• Brain structures. Too much alcohol over time can damage and shrink brain cells. Researchers found areas of the brain most affected include our emotion regulation center, known as the limbic system, and the frontal cortex, the area used in higher-order thinking and decision making. 

The changes in our neurotransmitters and brain structures contribute to the behavioral alterations with long-term alcohol use. These changes in the CNS make the cycle of alcohol misuse hard to break. 

Habits for Nervous System Health

How To Nourish Your Central Nervous System

Alcohol use can disrupt our CNS. The good news: there are ways we can help nourish our CNS! Let’s go through some strategies for promoting a healthy CNS:

  • Eat healthy fats. Fat is crucial for our CNS as the brain is nearly 60% fat! Incorporating fats such as omega-3 fatty acids from foods such as fish, walnuts, soybeans, chia seeds, or flaxseeds. Our brain uses fat to insulate our neurons to make communication smoother. Overall, eating a well-rounded, nutrient-rich diet is good for your brain health. 
  • Exercise. Engaging in regular exercise can improve our brain health in several ways. First, exercise increases blood flow to the brain, which brings nutrients and oxygen to the brain to fuel it. Exercise can enhance your mood, reduce stress levels, enhance motor skills, balance, and proprioception that are controlled in the brain. Physical activities can also help protect your brain against cognitive decline. 
  • Sleep. Your brain uses sleep to restore and repair your brain. Sleep is essential to maintain cognitive function, emotional stability, and brain health. Prioritizing sleep will help keep your brain healthy. 
  • Stress management. Chronic stress can negatively impact your nervous system and lead to CNS dysfunction. Managing stress in healthy ways (without alcohol) is a great way to keep your CNS healthy. Some ways to manage your stress without alcohol include exercise, meditation, or mindfulness. 
  • Regular neurological checkups. Staying ahead of the game with regular neurological checkups with neurology experts can help you stay proactive with your brain health.  

Taking care of your brain is essential to CNS and overall health. The better you take care of your CNS, the better it will take care of you.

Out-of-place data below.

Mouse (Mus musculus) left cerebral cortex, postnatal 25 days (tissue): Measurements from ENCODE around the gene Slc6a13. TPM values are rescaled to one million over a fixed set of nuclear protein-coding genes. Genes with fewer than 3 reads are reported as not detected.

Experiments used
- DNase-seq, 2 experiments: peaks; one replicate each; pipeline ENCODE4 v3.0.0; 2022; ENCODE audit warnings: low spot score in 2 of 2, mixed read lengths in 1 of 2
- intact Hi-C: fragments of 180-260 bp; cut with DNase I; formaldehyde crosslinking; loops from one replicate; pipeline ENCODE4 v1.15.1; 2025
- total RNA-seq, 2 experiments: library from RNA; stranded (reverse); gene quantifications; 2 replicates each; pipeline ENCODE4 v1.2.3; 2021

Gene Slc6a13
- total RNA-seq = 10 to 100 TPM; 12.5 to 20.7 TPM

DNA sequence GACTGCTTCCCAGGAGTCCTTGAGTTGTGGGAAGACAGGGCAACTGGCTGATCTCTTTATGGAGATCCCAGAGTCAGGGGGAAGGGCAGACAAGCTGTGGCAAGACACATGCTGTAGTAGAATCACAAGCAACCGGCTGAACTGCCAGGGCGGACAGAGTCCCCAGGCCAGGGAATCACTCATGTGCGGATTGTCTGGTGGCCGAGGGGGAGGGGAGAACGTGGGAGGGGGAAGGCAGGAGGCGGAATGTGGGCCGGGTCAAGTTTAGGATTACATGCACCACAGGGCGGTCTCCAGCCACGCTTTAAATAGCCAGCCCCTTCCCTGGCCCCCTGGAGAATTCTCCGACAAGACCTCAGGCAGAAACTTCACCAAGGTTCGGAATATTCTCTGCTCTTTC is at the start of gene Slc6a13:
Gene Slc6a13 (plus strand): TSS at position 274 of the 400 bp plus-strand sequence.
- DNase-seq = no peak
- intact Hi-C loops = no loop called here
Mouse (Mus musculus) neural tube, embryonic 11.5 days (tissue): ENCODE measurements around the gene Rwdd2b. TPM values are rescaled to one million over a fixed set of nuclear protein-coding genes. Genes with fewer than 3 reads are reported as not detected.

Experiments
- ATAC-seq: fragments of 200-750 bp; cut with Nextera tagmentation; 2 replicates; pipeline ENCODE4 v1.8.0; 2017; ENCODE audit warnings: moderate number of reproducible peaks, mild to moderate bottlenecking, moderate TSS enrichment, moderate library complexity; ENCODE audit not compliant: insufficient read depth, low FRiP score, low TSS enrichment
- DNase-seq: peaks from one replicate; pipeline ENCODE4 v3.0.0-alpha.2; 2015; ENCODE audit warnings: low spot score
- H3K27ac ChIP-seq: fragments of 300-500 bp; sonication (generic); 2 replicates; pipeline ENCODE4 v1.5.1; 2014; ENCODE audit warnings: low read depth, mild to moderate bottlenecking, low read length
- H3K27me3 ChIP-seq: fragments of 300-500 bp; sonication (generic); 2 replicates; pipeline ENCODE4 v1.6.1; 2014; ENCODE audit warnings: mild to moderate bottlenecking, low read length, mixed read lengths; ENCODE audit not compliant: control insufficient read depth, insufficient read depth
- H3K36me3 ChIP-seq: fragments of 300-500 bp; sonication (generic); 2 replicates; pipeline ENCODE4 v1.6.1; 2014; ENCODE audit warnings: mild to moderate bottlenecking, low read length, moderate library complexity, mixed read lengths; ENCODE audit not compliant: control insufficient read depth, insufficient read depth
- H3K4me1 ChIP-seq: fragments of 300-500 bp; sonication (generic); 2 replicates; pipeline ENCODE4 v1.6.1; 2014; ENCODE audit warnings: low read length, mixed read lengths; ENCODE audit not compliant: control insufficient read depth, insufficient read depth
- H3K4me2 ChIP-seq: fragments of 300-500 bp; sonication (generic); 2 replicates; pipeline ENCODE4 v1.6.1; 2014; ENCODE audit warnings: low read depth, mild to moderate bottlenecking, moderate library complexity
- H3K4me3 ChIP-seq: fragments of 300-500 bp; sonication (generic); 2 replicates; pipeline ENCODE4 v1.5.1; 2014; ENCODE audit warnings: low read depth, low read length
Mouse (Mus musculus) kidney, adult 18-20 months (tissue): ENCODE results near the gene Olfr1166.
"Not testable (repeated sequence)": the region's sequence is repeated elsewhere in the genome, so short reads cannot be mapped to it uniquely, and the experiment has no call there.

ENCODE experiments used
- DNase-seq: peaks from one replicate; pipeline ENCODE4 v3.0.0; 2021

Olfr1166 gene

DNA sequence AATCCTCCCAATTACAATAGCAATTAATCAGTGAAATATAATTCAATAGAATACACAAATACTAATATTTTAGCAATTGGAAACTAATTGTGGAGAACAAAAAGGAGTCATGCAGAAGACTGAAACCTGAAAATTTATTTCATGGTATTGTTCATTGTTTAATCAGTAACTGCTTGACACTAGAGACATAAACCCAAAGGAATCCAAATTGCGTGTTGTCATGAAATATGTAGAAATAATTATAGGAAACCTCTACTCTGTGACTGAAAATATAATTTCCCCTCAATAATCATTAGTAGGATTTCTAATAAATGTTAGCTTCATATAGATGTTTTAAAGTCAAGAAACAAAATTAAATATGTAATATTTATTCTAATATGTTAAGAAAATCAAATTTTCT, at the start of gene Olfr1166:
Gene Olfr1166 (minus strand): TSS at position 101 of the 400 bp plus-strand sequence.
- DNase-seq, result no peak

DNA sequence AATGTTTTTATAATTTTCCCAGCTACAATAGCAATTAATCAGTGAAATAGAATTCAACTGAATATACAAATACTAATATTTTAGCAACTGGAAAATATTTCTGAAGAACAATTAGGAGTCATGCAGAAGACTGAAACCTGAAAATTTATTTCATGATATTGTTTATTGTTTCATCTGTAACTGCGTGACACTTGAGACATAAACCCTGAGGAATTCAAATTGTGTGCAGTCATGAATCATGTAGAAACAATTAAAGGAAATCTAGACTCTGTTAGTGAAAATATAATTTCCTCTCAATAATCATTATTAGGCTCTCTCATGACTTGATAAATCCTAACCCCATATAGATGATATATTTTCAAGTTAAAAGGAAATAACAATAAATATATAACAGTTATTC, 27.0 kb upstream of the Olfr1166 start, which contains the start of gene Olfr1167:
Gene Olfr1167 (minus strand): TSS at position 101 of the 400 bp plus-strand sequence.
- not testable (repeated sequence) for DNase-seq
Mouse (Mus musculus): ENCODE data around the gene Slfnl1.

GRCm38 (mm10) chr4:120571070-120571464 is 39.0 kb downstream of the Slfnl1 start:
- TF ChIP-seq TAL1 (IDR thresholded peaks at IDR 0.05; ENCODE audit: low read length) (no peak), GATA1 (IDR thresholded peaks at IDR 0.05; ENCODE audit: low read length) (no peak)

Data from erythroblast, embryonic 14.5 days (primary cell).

Key Takeaways

Alcohol is a central nervous system depressant. Alcohol changes our brain chemistry and structure, which causes behavior changes, both short term and long term. When we cut back or quit alcohol, our brain will start to recover from the long-term effects of alcohol.

Drink Less and Thrive With Reframe

Although it isn’t a treatment for alcohol use disorder (AUD), the Reframe app can help you cut back on drinking gradually with the science-backed knowledge to empower you 100% of the way. Our proven program has helped millions of people around the world drink less and live more. And we want to help you get there, too!

The Reframe app equips you with the knowledge and skills you need to not only survive drinking less, but to thrive while you navigate the journey. Our daily research-backed readings teach you the neuroscience of alcohol, and our in-app Toolkit provides the resources and activities you need to navigate each challenge.

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Plus, we’re always introducing new features to optimize your in-app experience. We recently launched our in-app chatbot, Melody, powered by the world’s most powerful AI technology. Melody is here to help as you adjust to a life with less (or no) alcohol. 

And that’s not all! Every month, we launch fun challenges, like Dry/Damp January, Mental Health May, and Outdoorsy June. You won’t want to miss out on the chance to participate alongside fellow Reframers (or solo if that’s more your thing!).

The Reframe app is free for 7 days, so you don’t have anything to lose by trying it. Are you ready to feel empowered and discover life beyond alcohol? Then download our app through the App Store or Google Play today!